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Hmiel suspended for Truck radio remarks

HOMESTEAD, Fla. -- Championship contender Dale Earnhardt Jr.
will have as new spotter for the season finale because NASCAR
suspended Steve Hmiel on Saturday for the rest of the weekend.

NASCAR said Hmiel, director of motorsports at Dale Earnhardt
Inc., made disparaging remarks about series officials over the
radio during Friday's Truck Series race at Homestead-Miami
Speedway. Hmiel was spotting for his son, Shane, when he became
angry about a ruling against him.

He was called in for a meeting with NASCAR president Mike Helton
Saturday morning and was sent home.

"It showed complete disrespect for NASCAR and its officials, so
after a meeting with Mike Helton, he was sent home for the
weekend,'' said NASCAR spokesman Mike Zizzo.

Hmeil was not available for comment, and DEI officials did not
announce who would replace Hmeil during Sunday's race. Earnhardt is
fourth in the standings, 72 points behind leader Kurt Busch.

Tough rooting spot
Kyle Busch isn't really sure who to root for
Sunday when he watches the race for the Nextel Cup championship.

His choices are older brother, Kurt, who is leading the points
and searching for his first championship. Or, he can pull for Jeff
Gordon and Jimmie Johnson, Kyle's teammates at Hendrick
Motorsports.

"It's difficult because my brother is family, obviously, so I
have to root for him,'' Busch said. "But Jeff and Jimmie are my
teammates, and that makes them family, too.

"I'd love to see my brother win his first championship, but I'd
be excited for Hendrick Motorsports to see Jimmie or Jeff win it.
I'm pulling for all three of them. I hope one of them is able to
bring the trophy home this weekend. Whichever one gets it, that's
the way it was meant to turn out.''

Busch will move up to the Nextel Cup series next season after a
successful rookie campaign in the Busch series. He tied Greg
Biffle's series record for most victories in a season by a rookie
with five, and battled Martin Truex Jr. down to the wire for the
championship before coming in second.

Communicating success
Nextel is completing the first year of
its 10-year, $700 million commitment to sponsor NASCAR's premier
stock car series and the head of the communications giant could not
be happier about the result.

"This whole year has just been phenomenal,'' Nextel CEO Tim
Donohue said Saturday during an interview at Homestead with The
Associated Press.

"The metrics that we look at when you try to measure has this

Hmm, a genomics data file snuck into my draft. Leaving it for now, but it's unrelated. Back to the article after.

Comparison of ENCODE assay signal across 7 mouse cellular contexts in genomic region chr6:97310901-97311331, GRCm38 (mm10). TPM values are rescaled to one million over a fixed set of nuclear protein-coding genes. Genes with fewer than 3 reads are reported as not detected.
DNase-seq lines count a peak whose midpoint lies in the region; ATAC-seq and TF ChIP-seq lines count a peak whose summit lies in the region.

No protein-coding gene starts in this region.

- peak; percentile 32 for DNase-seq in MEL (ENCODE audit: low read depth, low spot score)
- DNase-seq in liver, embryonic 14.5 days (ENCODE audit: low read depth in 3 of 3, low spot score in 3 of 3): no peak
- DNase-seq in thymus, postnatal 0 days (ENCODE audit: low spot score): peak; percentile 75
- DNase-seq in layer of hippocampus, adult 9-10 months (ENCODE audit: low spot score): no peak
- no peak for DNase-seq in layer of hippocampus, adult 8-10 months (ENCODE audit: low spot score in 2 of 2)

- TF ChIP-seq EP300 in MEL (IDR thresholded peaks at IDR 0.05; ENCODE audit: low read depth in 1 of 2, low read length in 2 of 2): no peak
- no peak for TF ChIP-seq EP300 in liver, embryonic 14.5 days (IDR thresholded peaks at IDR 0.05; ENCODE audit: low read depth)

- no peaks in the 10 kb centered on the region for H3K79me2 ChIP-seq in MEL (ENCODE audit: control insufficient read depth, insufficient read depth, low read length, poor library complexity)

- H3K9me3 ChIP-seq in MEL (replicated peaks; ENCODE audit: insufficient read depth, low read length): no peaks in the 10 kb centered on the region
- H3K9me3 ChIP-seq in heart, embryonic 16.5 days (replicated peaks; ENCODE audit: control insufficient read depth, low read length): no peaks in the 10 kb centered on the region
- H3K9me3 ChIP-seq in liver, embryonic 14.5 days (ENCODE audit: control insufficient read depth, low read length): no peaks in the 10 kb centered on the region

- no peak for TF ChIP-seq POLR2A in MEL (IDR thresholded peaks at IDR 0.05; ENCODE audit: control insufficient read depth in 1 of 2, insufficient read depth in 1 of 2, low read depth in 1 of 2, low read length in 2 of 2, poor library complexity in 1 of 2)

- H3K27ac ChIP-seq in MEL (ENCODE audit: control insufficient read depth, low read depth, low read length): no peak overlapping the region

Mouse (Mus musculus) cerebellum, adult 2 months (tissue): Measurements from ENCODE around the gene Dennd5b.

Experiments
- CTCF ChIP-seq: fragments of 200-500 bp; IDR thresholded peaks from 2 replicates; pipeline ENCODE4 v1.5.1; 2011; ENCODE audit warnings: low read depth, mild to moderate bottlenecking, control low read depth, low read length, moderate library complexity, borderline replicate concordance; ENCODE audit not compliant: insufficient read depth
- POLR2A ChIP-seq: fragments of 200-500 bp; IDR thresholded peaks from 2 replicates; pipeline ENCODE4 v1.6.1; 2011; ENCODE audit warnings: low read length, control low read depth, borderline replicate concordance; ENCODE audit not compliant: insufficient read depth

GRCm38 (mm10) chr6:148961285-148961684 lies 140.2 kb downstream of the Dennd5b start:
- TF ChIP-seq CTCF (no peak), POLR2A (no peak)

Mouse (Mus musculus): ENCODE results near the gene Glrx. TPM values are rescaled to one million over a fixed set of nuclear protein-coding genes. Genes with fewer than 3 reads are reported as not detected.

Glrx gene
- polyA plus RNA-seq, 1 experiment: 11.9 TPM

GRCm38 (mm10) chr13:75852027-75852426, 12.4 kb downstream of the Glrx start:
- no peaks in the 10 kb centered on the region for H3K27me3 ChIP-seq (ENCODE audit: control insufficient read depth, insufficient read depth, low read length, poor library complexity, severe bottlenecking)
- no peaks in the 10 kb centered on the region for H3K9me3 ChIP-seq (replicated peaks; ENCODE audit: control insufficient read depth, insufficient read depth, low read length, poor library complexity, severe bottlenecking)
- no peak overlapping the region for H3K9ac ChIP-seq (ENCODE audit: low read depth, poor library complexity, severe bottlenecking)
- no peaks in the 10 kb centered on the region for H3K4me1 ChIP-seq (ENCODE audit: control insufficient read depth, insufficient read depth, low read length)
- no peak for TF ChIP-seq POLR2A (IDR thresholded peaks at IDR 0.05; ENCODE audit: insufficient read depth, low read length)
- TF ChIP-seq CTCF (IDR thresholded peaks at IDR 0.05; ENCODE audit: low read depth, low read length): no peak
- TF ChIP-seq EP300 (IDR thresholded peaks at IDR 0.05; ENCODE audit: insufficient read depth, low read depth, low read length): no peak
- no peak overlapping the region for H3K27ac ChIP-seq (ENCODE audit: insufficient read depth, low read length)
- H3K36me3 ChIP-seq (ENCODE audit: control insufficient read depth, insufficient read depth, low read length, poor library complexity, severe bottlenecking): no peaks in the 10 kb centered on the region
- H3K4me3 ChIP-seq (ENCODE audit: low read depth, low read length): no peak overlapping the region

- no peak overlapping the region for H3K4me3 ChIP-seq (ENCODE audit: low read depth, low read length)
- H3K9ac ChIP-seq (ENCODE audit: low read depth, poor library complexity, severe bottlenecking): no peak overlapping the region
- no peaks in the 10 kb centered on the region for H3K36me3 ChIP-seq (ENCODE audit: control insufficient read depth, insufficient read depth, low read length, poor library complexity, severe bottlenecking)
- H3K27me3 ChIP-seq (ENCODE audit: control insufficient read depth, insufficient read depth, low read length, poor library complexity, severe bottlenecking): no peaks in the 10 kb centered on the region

been a business success -- every one is better than we originally
anticipated,'' Donohue said. "Whether it be awareness of the
brand, how many people would go through the experience or how many
fans in the stands are actually using a Nextel phone during the
race.''

He said the most pleasing thing has been the acceptance by fans
since Nextel replaced longtime title sponsor Winston cigarettes.

"You've got to remember you had Winston here for 32 years,''
Donohue said. "My charter to the organization was I really wanted
to take the first year to win the hearts and minds of the fans.
Yeah, I want to sell some telephones and, yeah, I want people to
sign up for service, but I really want to be known as a great new
sponsor that people like and trust and who are enhancing the sport.
I think that we've done a good job of that.''

Champ spread too thin
Matt Kenseth's reign as series champion
will end Sunday when someone else wins the Nextel Cup championship,
and in some respects, it's not a minute too soon.

Kenseth said his Roush Racing team is burnt out from the 36-race
schedule and the effort to defend their title.

"I could really see the team run into the ground this year and
I've never seen that before out of our team,'' Kenseth said. "I've
always seen energy and enthusiasm. The last five or six weeks, I've
seen dragging and wanting to get it over and it's hard to perform
when everybody is like that. It's something we need to address this
winter.''

One solution Kenseth has is cutting back on his personal
schedule, saying he "spread myself a little too thin.''

Kenseth heads into the finale eighth in the standings.

Going, going ... Gaughan?
Brendan Gaughan said Saturday he still doesn't
know what his Nextel Cup future is, but sounded as if he won't be
back with Penske Racing.

Gaughan drives the No. 77 Dodge, and Penske officials have said
they were still deciding if they would bring him back for a second
season. Heading into the finale, he is 28th in points standings
with one top five and three top 10s.

"I don't know what is going on yet. I have some plans, and no
matter what I do, I'm going to be back running some truck races for
my Orleans team,'' he said. "I could say yes to a lot of things,
and I could say no to a lot of things. I think most other drivers
are not in that position.''

Gaughan's family is big in the Las Vegas gaming industry,
founding the The Orleans hotel and casino, so Gaughan can be choosy
with his job offers.

"I'm not here for the money part of this sport,'' he said. "I
want to be a racecar driver. This is a desire, not a need.''